It’s a pity that @narendramodi or @SushmaSwaraj don’t follow @MadamSecretary, the serial on the CBS US television network that tracks the life and times of a fictional US secretary of state. Episodes follow crises the US must get involved in around the globe, including, you’ve guessed it, India and Pakistan, Russia and Libya and other hotspots that blow up with unfailing regularity.
Elizabeth McCord (the actress @TeaLeoni) must deal with despots and dictators and assassinations and dirty bombs without losing her cool. Of course she comes out on top most of the time, as is to be expected, but its how she gets there that’s interesting. Madam Secretary is successful precisely because she has no qualms in supping with the devil.
This ability to change your mind mid-sentence must separate the big girls – or big boys, as in the case of @realDonaldTrump — from the rest of us mortals. As his Friday night tweet demonstrating an about-turn on his Pakistan policy showed, the US has both the power and the inclination to get what it wants and high moral ground be damned.
The US president’s complimentary tweet came in the wake of a Pakistan army operation only a day ago, against the Haqqani Network terrorist group in Pakistan’s own northern, restive province Khyber-Pakhtunkhwa, in which a US-Canadian couple and their children (born in captivity no less) were rescued, that too after five years.
See the coincidence ?
Several Pakistan-watchers will tell you that the case of Joshua Boyle and Caitlin Coleman, Canadian and US nationals respectively, is similar to one Osama bin Laden who was found living a stone’s throw away from the Pakistan military academy in Abbotabad, barely a 100 km from Pakistan’s capital Islamabad.
Joshua and Caitlin were kidnapped in Afghanistan by a terrorist group in October 2012 and were found in Pakistan’s neighbouring Khyber-Pakhtunkhwa province yesterday. Just like Osama, there is no way the Pakistan military didn’t know that a White, Anglo-Saxon family, with three kids no less, were living in a Haqqani Network camp inside Pakistan.
As @MadamSecretary will tell you again and again, the name of the game is leverage. And Pakistan has dollops of it. Even though the world’s most powerful leader, Donald Trump, told the world only a few weeks ago that US policy towards Pakistan was going to change – and India crowed delightedly when he did – fact is that the US isn’t doing what it is in the badlands of Afghanistan-Pakistan for India’s national interest, but its own.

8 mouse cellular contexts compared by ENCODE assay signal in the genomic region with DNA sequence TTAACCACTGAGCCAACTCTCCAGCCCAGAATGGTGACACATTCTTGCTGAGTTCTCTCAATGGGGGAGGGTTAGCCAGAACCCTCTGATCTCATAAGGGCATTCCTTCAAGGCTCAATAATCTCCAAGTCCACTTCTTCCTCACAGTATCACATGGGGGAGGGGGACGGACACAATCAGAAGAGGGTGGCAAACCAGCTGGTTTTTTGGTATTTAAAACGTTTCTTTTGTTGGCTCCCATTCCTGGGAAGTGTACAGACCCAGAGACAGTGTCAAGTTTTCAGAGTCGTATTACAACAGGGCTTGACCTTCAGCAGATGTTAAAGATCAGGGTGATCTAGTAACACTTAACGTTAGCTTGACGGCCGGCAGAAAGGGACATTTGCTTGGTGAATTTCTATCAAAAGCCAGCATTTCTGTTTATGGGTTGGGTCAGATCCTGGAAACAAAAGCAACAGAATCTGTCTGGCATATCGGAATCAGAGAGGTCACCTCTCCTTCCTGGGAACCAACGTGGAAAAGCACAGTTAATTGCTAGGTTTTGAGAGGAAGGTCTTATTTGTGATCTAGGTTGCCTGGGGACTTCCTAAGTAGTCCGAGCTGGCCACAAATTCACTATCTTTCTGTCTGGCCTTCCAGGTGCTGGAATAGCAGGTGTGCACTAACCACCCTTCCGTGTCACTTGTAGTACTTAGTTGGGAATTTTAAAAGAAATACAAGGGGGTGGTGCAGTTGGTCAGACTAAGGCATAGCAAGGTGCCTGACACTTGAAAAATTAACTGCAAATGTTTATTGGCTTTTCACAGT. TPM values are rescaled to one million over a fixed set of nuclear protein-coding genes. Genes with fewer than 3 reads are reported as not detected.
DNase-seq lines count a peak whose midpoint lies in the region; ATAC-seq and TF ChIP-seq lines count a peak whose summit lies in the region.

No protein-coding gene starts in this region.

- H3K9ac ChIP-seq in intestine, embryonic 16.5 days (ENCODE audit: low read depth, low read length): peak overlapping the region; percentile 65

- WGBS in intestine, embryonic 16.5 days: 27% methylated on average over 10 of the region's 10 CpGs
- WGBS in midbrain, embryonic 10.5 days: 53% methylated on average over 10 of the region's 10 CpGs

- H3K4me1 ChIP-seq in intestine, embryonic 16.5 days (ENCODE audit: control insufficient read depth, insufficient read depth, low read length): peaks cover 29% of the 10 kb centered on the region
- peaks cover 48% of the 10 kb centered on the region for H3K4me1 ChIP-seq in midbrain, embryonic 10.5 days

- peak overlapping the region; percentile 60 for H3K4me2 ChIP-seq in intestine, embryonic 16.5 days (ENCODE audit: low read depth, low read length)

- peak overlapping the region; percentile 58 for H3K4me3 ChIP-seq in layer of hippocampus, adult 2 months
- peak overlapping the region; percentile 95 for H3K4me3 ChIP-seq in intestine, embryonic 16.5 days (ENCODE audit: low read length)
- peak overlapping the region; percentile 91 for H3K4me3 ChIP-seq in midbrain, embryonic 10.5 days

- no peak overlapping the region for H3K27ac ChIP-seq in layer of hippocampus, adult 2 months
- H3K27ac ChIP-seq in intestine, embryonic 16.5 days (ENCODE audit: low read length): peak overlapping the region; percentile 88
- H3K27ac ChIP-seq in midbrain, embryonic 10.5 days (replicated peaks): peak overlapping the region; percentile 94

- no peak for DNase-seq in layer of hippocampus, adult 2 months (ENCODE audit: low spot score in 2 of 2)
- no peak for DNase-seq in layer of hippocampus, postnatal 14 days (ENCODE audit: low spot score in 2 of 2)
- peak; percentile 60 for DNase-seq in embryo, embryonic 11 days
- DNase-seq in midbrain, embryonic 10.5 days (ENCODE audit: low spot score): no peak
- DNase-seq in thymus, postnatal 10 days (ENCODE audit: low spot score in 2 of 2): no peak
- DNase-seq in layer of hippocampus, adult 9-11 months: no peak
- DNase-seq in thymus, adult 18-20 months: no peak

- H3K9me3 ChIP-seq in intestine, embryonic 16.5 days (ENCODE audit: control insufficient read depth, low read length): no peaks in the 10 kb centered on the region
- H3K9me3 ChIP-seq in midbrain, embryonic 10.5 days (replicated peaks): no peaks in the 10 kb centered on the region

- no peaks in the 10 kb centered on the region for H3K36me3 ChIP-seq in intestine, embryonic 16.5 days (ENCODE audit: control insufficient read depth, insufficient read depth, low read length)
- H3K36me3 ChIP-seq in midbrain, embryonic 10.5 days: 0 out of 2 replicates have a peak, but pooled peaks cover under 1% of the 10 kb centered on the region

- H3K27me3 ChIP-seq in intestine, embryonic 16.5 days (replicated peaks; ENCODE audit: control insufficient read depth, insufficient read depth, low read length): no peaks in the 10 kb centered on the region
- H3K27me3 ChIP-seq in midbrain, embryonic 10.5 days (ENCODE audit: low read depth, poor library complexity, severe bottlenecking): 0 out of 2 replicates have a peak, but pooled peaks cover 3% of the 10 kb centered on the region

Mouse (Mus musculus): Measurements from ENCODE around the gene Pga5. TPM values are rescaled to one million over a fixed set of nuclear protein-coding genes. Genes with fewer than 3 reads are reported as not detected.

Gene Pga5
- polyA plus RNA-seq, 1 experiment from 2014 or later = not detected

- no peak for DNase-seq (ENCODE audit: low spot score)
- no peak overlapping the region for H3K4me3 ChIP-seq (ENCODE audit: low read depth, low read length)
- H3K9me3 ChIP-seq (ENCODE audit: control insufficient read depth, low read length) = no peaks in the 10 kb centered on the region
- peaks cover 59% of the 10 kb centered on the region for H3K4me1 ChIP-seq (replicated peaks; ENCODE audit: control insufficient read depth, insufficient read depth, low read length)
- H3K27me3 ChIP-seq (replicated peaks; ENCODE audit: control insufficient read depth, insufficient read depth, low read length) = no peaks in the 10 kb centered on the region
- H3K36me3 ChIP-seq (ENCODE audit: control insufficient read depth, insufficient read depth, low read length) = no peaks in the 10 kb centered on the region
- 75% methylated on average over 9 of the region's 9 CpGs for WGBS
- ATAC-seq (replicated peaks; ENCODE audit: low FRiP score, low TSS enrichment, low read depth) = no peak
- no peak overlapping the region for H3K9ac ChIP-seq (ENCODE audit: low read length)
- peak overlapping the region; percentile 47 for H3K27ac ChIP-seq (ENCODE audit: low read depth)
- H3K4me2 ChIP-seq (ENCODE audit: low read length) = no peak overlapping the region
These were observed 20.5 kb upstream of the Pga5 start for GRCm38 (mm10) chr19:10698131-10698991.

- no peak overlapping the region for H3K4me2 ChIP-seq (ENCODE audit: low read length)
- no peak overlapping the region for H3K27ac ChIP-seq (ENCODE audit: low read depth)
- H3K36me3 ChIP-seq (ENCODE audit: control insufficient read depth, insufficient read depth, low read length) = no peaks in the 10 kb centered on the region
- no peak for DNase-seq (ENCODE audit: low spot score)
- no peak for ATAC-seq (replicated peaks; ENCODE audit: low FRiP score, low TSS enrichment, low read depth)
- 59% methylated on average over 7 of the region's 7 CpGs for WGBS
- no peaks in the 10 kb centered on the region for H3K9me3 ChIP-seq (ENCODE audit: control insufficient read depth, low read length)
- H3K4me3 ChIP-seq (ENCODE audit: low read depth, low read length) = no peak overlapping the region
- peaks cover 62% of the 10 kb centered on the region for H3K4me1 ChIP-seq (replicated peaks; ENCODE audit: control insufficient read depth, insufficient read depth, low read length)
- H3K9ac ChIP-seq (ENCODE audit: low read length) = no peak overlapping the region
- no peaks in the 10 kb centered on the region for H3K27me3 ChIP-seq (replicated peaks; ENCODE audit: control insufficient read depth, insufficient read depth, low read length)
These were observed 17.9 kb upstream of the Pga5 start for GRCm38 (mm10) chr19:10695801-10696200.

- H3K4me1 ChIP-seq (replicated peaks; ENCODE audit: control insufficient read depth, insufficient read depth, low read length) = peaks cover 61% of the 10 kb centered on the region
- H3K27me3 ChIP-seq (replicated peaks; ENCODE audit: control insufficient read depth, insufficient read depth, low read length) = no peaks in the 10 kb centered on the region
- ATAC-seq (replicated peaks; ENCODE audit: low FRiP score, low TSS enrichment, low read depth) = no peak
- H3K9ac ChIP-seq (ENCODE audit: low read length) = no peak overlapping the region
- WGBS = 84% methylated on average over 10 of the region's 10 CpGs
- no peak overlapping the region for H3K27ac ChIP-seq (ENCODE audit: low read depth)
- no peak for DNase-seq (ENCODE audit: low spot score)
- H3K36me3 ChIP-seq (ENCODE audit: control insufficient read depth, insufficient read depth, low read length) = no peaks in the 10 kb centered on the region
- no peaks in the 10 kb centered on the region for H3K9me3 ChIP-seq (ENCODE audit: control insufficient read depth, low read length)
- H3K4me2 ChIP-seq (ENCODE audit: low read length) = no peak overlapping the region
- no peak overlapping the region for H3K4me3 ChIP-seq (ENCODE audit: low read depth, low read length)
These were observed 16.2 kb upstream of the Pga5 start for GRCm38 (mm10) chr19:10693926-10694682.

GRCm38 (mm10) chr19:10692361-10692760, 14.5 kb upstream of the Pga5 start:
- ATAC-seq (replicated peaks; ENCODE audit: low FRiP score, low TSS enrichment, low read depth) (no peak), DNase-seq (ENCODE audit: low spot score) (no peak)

Speaking in Pennsylvania on Friday, Trump complimented Pakistan’s cooperation on the Caitlin-Joshua rescue and took credit for being much more tough on Rawalpindi.
“The Pakistani government’s cooperation is a sign that it is honouring America’s wish that it do more to provide security in the region,” he said. “They worked very hard on this, and I believe they’re starting to respect the United States again,” he added.
Only a month ago, Trump had accused Pakistan of “housing the very terrorists that we are fighting. But that will have to change, and that will change immediately,” he had said. The Pakistanis reacted badly to the Trump speech and even cancelled a scheduled visit by Lisa Curtis, Trump’s top official on South Asia in the White House.
Curtis and her team finally landed in Islamabad a couple of days ago. If you watch @MadamSecretary closely, you will come to the quick conclusion that Curtis exercised leverage to get the US-Canadian couple out. But the fact is, so did the Pakistanis. By rescuing Caitlin and Joshua and their kids, Islamabad got Trump to eat his own words, and showed the rest of the world that they were able to do so.
Moral of the story for India? Like Trump learnt quickly, “never say never” can never be the policy slogan for any country. Modi’s refusal to talk to Pakistan unless all cross-border terrorism ceases is good rhetoric, but it cannot work because Pakistan holds several cards – also known as leverage – precisely because of its geostrategic location as Afghanistan’s neighbour.
Moreover, by keeping up an intimate relationship relationship with various militant groups, from the Taliban to the Haqqani Network, Rawalpindi knows beautifully how to extract a price from the worst bargain. It has been doing this for several decades. The Caitlin-Joshua rescue was hardly surprising.
As for @narendramodi, he needs better advice both from @SushmaSwaraj and Foreign Secretary S. Jaishankar on how to deal with Pakistan. As the bigger, and presumably, smarter neighbour next door, India should have anticipated the twists and turns in this volatile snakes-and-ladders.
But the prime minister seems, unfortunately, boxed into his rhetoric by his own top diplomatic advisors. India’s leadership doesn’t need an American TV network — @MadamSecretary — to remind it of the old adage that there are no permanent friends or enemies in politics. Still, there would be no harm watching, especially if South Block seems to have lost its way.